Getting To Know You: Steve Shutts, Chairman, ASTRiiD

Steve Shutts with brother David Shutts OBE - ASTRiiD founder

Steve Shutts, Chairman, ASTRiiD spoke to Business Matters about the UK charity which helps people regain control on their lives and what his motivation is in business.

What do you currently do?

I am the chairman of ASTRiiD; a UK charity which has a mission to give talented people living with long term, chronic illness the chance to boost their self-worth and regain control of their lives, by providing meaningful employment opportunities.

Through its online matchmaking service, the first-of-its-kind in the UK, ASTRiiD aims to connect the millions of people with often incurable and advanced health conditions and disabilities, with businesses seeking skilled staff or volunteers.

Alongside this role, I am also Group Non-Exec Director for the Clicksco Group– a martech company that provides artificial intelligence and data-driven digital marketing services to brands, publishers and agencies across all sectors.

What was the inspiration behind your business/charity?

My brother, David Shutts, (pictured with Steve above) founded ASTRiiD after being diagnosed with inoperable stage four kidney cancer. He found that the disruption to his professional life was emotionally debilitating. He recognised that there must be thousands of other people like him who were keen to get back into the workplace, despite their long-term illnesses. He passed away in May of this year, and I wish to continue his legacy. David was a huge inspiration for me and for many others who he influenced and being Chairman of ASTRiiD really is a continued reminder of this.

 What defines your way of doing business?

I love challenging others to think outside the box, especially when it comes to their work and business. I have a career spanning blue-chip brands and fast growth start-ups and have a wealth of expertise in the areas of marketing, business consultancy and people management.

I enjoy being innovative and looking ahead of the curve, which has developed from working with fast-thinking brands such as Clicksco and national supermarket chain Sainsbury’s. I worked for the retailer for 14 years and rose from a store management background to becoming the company’s first head of strategic marketing.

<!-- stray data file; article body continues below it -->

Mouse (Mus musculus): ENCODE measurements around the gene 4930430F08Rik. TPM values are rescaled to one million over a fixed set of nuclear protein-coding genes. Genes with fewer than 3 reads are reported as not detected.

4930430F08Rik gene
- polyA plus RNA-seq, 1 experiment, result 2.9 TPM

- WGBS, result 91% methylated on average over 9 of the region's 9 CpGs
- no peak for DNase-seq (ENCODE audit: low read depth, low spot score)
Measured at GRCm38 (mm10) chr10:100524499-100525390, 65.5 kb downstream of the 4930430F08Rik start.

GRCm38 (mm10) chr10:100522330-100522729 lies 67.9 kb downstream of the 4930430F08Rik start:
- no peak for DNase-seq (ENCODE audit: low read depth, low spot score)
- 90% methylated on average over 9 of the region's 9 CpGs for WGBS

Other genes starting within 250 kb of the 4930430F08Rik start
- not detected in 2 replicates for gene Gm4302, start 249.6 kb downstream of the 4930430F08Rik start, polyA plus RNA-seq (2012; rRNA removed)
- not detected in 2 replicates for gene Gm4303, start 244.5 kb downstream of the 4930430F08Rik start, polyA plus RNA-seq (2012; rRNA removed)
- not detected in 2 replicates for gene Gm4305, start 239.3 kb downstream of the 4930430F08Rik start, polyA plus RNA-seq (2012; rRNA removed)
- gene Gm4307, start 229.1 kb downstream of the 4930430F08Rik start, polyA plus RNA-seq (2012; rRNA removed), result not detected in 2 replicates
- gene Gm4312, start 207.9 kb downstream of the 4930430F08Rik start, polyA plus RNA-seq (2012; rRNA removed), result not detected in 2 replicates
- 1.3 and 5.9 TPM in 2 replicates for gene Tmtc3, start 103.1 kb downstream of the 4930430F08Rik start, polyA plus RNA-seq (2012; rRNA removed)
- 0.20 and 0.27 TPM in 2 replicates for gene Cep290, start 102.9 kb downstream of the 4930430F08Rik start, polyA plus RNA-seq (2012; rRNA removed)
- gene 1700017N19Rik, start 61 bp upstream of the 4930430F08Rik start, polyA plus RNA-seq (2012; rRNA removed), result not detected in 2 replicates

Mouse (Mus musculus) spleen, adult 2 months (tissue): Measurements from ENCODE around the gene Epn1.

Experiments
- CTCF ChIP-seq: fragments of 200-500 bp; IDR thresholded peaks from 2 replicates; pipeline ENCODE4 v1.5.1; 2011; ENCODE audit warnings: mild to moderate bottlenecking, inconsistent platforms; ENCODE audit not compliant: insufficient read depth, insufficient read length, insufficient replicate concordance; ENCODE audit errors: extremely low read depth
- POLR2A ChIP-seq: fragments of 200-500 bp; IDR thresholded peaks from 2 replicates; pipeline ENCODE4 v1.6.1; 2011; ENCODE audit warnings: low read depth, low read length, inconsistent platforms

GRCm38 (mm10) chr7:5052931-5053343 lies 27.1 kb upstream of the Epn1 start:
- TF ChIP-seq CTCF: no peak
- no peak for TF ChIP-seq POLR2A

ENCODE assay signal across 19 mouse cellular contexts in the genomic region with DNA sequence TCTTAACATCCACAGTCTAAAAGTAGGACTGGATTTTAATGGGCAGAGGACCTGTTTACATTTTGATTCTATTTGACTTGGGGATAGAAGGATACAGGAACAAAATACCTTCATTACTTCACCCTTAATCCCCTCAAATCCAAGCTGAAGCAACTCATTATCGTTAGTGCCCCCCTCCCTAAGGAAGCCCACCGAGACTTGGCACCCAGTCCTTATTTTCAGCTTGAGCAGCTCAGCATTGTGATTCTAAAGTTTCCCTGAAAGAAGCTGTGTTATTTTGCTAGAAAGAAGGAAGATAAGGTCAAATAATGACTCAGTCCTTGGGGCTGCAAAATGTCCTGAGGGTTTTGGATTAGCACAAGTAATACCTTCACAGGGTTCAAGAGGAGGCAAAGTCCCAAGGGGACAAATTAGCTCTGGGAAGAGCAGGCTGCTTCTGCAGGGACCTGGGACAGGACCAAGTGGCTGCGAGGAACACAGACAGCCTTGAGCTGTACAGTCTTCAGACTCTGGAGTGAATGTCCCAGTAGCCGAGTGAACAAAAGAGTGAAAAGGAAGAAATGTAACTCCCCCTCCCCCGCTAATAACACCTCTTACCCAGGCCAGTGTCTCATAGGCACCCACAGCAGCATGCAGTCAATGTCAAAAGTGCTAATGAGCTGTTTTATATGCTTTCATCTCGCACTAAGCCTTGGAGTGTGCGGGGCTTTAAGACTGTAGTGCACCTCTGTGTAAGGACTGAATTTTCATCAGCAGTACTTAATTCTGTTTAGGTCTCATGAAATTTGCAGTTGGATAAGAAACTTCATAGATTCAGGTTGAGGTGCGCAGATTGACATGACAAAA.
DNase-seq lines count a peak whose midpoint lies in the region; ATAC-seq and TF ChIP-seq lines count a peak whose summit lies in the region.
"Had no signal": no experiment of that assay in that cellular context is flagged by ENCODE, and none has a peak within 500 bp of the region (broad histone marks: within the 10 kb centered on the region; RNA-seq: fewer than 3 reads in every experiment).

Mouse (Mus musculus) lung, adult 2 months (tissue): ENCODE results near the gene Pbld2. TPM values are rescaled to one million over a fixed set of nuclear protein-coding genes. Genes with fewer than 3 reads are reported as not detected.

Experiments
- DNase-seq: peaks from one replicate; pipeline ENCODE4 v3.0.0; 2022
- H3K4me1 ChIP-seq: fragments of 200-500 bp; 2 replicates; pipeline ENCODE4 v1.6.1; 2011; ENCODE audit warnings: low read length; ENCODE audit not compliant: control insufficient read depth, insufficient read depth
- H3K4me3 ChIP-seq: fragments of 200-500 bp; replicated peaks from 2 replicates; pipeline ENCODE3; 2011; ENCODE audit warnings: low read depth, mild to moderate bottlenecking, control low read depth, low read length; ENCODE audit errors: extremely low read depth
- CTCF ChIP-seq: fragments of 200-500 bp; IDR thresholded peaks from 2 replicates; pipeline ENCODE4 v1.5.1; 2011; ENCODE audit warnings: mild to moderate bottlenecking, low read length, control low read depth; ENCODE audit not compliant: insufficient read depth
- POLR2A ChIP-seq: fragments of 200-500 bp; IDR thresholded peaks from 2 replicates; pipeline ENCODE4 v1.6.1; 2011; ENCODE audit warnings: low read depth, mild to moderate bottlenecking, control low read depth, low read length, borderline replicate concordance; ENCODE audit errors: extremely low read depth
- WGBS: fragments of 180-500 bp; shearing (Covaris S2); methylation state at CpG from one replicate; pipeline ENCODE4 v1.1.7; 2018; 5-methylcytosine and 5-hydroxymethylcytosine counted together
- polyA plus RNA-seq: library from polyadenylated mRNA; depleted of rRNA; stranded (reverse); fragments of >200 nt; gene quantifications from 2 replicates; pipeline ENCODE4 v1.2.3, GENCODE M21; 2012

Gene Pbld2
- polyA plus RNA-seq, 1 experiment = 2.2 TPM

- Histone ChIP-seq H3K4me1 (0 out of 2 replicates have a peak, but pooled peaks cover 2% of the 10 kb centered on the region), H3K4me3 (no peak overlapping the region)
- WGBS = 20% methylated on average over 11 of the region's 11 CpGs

Currently with ASTRiiD, I am fiercely advocating for employers, recruiters and HR directors to recognise the true potential of the ‘invisible talent pool’ – the millions of skilled people affected by long-term health conditions and disabilities, but with a thirst to work. This remarkable community of people has been hidden in the shadows for too long, confined by traditional recruitment practices that block their access to employment.

Who do you admire?

I hugely admired my brother David for his strength and determination to make the most of his life as well as better the lives of others through ASTRiiD, despite his illness. I also admire the many individuals I meet through ASTRiiD who are rebuilding their lives, after suffering with illness for so long, and anyone who has made the fullest use of their potential, in whatever aspect of life.

Looking back, is there anything you would have done differently?

I enjoy my position within ASTRiiD and helping those involved with the platform, but of course the charity developed due to unforeseen circumstances with my brother. I would always have preferred David to not have been diagnosed and have lived a healthy life, but it has taught me so much along the way. I’m now a great believer of learning from the past to shape the future, and hope this will help ASTRiiD develop in a really positive way.

What advice would you give to someone starting out?

Understand and remember your value. If there’s one thing I’ve learned through ASTRiiD, it’s that it is very easy to forget how far you have come and the value you add to the workplace. The skills you amass from the start of your career are your most valuable possession and with every new experience you become wiser and stronger. Never allow a setback, no matter how big, to make you doubt your self-worth.